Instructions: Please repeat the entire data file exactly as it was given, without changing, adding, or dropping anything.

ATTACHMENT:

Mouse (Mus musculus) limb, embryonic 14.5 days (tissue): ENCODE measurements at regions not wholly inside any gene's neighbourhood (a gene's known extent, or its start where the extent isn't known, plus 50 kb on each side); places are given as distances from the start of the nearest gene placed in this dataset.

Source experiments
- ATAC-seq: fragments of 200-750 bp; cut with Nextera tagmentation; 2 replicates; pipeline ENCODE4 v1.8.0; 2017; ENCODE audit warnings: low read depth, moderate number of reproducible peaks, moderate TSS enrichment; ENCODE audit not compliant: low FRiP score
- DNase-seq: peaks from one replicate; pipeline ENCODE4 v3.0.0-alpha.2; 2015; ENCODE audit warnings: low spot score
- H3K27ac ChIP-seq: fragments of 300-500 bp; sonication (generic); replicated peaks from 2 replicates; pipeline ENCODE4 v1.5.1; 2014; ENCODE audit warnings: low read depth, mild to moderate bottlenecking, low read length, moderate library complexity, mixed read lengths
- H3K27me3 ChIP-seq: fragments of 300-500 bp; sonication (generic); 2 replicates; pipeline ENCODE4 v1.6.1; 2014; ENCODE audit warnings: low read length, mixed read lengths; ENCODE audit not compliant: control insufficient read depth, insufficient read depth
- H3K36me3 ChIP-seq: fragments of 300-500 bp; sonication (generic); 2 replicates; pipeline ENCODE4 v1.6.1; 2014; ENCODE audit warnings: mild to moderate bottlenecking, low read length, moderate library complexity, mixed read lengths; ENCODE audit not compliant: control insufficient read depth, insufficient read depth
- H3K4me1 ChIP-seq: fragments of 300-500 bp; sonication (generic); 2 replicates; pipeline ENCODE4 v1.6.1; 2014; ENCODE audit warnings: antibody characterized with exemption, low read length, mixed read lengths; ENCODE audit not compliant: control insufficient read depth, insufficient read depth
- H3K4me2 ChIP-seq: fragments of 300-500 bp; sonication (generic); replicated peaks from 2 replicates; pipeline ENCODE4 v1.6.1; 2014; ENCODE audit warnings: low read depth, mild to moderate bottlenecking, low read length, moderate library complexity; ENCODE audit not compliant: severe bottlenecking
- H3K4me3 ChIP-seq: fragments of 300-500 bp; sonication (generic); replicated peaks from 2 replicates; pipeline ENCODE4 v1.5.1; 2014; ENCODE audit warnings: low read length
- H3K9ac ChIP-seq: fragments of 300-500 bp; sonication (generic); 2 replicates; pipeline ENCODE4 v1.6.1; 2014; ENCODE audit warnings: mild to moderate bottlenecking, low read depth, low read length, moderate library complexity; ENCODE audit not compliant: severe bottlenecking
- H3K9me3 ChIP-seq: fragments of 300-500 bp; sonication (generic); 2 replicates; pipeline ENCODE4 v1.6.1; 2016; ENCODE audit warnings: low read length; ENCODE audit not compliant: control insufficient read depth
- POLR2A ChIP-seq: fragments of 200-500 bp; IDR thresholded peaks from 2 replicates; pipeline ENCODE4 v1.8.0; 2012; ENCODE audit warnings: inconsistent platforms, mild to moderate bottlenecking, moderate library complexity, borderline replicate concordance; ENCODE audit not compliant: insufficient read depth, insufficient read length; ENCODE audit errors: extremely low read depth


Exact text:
Mouse (Mus musculus) limb, embryonic 14.5 days (tissue): ENCODE measurements at regions not wholly inside any gene's neighbourhood (a gene's known extent, or its start where the extent isn't known, plus 50 kb on each side); places are given as distances from the start of the nearest gene placed in this dataset.

Source experiments
- ATAC-seq: fragments of 200-750 bp; cut with Nextera tagmentation; 2 replicates; pipeline ENCODE4 v1.8.0; 2017; ENCODE audit warnings: low read depth, moderate number of reproducible peaks, moderate TSS enrichment; ENCODE audit not compliant: low FRiP score
- DNase-seq: peaks from one replicate; pipeline ENCODE4 v3.0.0-alpha.2; 2015; ENCODE audit warnings: low spot score
- H3K27ac ChIP-seq: fragments of 300-500 bp; sonication (generic); replicated peaks from 2 replicates; pipeline ENCODE4 v1.5.1; 2014; ENCODE audit warnings: low read depth, mild to moderate bottlenecking, low read length, moderate library complexity, mixed read lengths
- H3K27me3 ChIP-seq: fragments of 300-500 bp; sonication (generic); 2 replicates; pipeline ENCODE4 v1.6.1; 2014; ENCODE audit warnings: low read length, mixed read lengths; ENCODE audit not compliant: control insufficient read depth, insufficient read depth
- H3K36me3 ChIP-seq: fragments of 300-500 bp; sonication (generic); 2 replicates; pipeline ENCODE4 v1.6.1; 2014; ENCODE audit warnings: mild to moderate bottlenecking, low read length, moderate library complexity, mixed read lengths; ENCODE audit not compliant: control insufficient read depth, insufficient read depth
- H3K4me1 ChIP-seq: fragments of 300-500 bp; sonication (generic); 2 replicates; pipeline ENCODE4 v1.6.1; 2014; ENCODE audit warnings: antibody characterized with exemption, low read length, mixed read lengths; ENCODE audit not compliant: control insufficient read depth, insufficient read depth
- H3K4me2 ChIP-seq: fragments of 300-500 bp; sonication (generic); replicated peaks from 2 replicates; pipeline ENCODE4 v1.6.1; 2014; ENCODE audit warnings: low read depth, mild to moderate bottlenecking, low read length, moderate library complexity; ENCODE audit not compliant: severe bottlenecking
- H3K4me3 ChIP-seq: fragments of 300-500 bp; sonication (generic); replicated peaks from 2 replicates; pipeline ENCODE4 v1.5.1; 2014; ENCODE audit warnings: low read length
- H3K9ac ChIP-seq: fragments of 300-500 bp; sonication (generic); 2 replicates; pipeline ENCODE4 v1.6.1; 2014; ENCODE audit warnings: mild to moderate bottlenecking, low read depth, low read length, moderate library complexity; ENCODE audit not compliant: severe bottlenecking
- H3K9me3 ChIP-seq: fragments of 300-500 bp; sonication (generic); 2 replicates; pipeline ENCODE4 v1.6.1; 2016; ENCODE audit warnings: low read length; ENCODE audit not compliant: control insufficient read depth
- POLR2A ChIP-seq: fragments of 200-500 bp; IDR thresholded peaks from 2 replicates; pipeline ENCODE4 v1.8.0; 2012; ENCODE audit warnings: inconsistent platforms, mild to moderate bottlenecking, moderate library complexity, borderline replicate concordance; ENCODE audit not compliant: insufficient read depth, insufficient read length; ENCODE audit errors: extremely low read depth